After years of bickering and finger-pointing on both sides, airlines are slowly beginning to offer core ancillary services — such as preferred seating, prepaid baggage and lounge access — through GDSs.
Last week, Sabre announced that Air France-KLM had signed an agreement to offer its ancillary services through the GDS worldwide, including in the U.S., where airlines have been dragging their feet.
Travelport said Qantas had also signed a worldwide deal making its ancillary services — including premium seats — available to Galileo, Worldspan and Apollo users worldwide.
Additionally, Sabre said last week that US Airways Choice Seats would be available through Sabre in 60 days.
And Travelport said Delta's Economy Comfort seats would be bookable in its systems in the U.S. and Canada sometime in the fourth quarter.
It would be a major coup for GDSs to snag some of the key ancillary services and products of the two biggest U.S. carriers, Delta and United Airlines.
United said last week it is working with GDSs to find ways to sell its Economy Plus seats through them. But United apparently will limit ancillary sales in GDSs to premium seating.
Bob Offutt, senior technology analyst with PhoCusWright, has dubbed that arrangement — i.e., including core extras that fit naturally with the booking of an airline ticket, but not all extras — as the bifurcation of ancillaries.
The U.S. has been the holdout market when it comes to making ancillary services such as premium seats, seat assignments and baggage fees available in the GDSs.
Airlines have dragged their feet, saying the GDSs not only represent an unnecessary expense but are technological dinosaurs whose legacy computer systems are ill-suited to providing airlines with the functionality they need to make money on ancillaries.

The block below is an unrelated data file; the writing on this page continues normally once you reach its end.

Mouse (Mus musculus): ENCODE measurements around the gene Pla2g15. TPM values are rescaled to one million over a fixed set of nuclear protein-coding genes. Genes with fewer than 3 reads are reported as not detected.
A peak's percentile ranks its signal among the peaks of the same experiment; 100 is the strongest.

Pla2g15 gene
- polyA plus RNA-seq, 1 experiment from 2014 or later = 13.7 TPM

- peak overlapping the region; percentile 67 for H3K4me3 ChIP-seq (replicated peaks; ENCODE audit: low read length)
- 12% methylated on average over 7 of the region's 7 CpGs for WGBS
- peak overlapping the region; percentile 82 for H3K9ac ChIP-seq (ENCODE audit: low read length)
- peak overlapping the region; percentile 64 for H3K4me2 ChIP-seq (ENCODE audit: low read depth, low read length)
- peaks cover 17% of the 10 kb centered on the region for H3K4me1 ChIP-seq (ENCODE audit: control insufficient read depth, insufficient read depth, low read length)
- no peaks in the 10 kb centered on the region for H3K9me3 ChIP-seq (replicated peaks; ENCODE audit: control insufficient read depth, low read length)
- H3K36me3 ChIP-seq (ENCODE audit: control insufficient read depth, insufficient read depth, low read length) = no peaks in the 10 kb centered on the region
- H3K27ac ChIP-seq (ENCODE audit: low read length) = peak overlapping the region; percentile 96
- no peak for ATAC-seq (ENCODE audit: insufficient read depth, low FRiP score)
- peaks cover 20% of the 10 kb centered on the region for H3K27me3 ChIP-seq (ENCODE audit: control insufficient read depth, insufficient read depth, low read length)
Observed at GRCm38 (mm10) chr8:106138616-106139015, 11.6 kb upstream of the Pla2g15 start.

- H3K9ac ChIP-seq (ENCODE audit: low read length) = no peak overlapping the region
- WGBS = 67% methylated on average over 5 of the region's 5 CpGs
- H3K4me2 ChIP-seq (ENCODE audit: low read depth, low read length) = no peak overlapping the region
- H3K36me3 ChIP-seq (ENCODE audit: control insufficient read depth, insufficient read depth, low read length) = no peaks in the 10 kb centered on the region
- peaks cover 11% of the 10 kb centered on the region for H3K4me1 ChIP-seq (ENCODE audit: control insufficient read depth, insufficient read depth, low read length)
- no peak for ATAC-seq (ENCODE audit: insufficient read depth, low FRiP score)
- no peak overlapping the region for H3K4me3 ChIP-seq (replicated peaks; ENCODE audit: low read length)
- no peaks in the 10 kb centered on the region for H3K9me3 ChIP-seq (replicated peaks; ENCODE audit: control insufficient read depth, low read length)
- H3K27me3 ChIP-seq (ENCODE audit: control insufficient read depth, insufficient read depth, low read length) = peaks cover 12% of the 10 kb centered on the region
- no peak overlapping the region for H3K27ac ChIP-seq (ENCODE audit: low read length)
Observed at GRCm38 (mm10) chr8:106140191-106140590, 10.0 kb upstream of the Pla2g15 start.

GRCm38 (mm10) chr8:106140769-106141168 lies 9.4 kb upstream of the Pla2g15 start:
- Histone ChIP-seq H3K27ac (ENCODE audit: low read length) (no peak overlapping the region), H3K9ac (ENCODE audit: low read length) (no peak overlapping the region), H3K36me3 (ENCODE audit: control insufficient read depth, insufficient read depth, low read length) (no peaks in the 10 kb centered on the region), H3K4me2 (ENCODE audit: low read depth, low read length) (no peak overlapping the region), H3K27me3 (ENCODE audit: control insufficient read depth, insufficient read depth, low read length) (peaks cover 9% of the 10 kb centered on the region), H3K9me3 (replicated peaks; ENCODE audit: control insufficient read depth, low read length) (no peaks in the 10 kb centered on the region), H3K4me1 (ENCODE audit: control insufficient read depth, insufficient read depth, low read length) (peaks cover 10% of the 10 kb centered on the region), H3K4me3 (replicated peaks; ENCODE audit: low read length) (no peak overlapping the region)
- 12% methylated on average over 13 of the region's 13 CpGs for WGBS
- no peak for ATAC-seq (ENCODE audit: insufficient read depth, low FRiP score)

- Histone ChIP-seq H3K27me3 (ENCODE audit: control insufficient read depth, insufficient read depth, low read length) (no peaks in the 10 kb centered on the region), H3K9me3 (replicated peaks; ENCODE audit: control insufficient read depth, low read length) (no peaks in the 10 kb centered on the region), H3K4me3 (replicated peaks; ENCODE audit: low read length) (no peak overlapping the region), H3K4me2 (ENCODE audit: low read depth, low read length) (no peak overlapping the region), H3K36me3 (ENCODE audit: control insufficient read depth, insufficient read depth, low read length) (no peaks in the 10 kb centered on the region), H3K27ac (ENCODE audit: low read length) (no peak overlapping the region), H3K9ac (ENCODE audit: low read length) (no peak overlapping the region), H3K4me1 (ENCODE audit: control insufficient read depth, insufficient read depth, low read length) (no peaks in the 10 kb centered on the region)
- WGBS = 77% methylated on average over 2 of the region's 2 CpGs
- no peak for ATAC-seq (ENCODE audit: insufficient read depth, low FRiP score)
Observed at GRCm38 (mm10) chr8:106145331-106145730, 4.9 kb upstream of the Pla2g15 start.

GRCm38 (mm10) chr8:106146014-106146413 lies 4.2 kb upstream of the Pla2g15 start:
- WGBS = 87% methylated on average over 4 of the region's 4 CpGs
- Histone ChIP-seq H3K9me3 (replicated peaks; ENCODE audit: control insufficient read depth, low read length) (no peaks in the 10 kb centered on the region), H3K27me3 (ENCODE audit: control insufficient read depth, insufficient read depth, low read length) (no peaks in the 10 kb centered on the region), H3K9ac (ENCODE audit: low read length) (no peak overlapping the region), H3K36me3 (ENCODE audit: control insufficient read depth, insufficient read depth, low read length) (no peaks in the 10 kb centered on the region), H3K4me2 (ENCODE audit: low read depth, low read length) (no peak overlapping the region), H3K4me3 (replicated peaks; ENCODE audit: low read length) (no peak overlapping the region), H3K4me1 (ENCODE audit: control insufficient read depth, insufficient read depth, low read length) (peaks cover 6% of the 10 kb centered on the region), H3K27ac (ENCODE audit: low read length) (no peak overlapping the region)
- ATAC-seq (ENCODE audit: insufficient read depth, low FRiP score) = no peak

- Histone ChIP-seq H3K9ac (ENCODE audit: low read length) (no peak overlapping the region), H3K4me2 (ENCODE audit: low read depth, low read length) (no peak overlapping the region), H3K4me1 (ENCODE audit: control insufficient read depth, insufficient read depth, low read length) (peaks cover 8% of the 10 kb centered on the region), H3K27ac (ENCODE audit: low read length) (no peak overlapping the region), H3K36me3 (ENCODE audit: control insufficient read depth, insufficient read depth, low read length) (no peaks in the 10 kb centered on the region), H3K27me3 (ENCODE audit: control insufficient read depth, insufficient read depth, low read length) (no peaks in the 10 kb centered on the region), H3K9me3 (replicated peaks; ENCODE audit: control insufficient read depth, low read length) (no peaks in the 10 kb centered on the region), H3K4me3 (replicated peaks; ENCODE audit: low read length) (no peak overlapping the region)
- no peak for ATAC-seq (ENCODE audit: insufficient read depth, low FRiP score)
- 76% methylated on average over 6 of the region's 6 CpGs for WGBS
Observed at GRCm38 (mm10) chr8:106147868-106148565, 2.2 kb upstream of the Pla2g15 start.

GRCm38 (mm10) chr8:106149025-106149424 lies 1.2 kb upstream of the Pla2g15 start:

The GDSs have countered by saying the technology charges are nonsense and that they’re the only marketplace that gives consumers choices and maintains competition.
GDSs and consumer advocates say that because so much of what used to be included in the cost of an airline ticket is now an ancillary service with an extra fee, consumers can’t truly comparison shop across multiple carriers unless ancillaries are included in GDS content.
A look at GDS listings of which airlines each is working with and which GDSs have implemented ancillaries in their systems reveals a heavy international slant, with some smaller airlines operating in the U.S. included, as well.
Among all airlines that have ancillaries live in its systems or are close to being live, Sabre listed Aegean, Aeromexico, Air France, Air New Zealand, Alitalia, Brussels Airlines, KLM, Porter, Qantas, United, US Airways and WestJet.
But those that offer ancillaries in the U.S. are just Air New Zealand, offering prepaid bags; Alitalia, offering prepaid baggage and lounge access; and WestJet, which is selling premium seats. Air Ne Zealand and Alitalia plan to add more services.
Sabre said it has more airlines in the pipeline, including some U.S. carriers: Alaska Airlines, Frontier, JetBlue and Virgin America. It also claims to have more than a dozen international carriers in the pipeline.
In June, Amadeus had six carriers selling their ancillary services in its systems in 15 European markets: Air France, KLM, Iberia, Finnair, Qantas and Corsairfly.
Amadeus said its goal is to sell the ancillary services of 20 airlines via travel agents in 32 markets by the end of this year. It said the 32 markets in question represent 80% of bookings made in the GDS, and that 13 other carriers were planning to join the Amadeus ranks.
In August, Amadeus announced it expanded its commercial relationship with Delta to enable the sale of Delta’s Economy Comfort seating.
Travelport is currently distributing ancillary products for British Airways, Air Canada, EasyJet, KLM and Delta and has 20 other carriers that it said want to distribute content through the GDS. Travelport said it plans to implement these next year, once contracts are signed.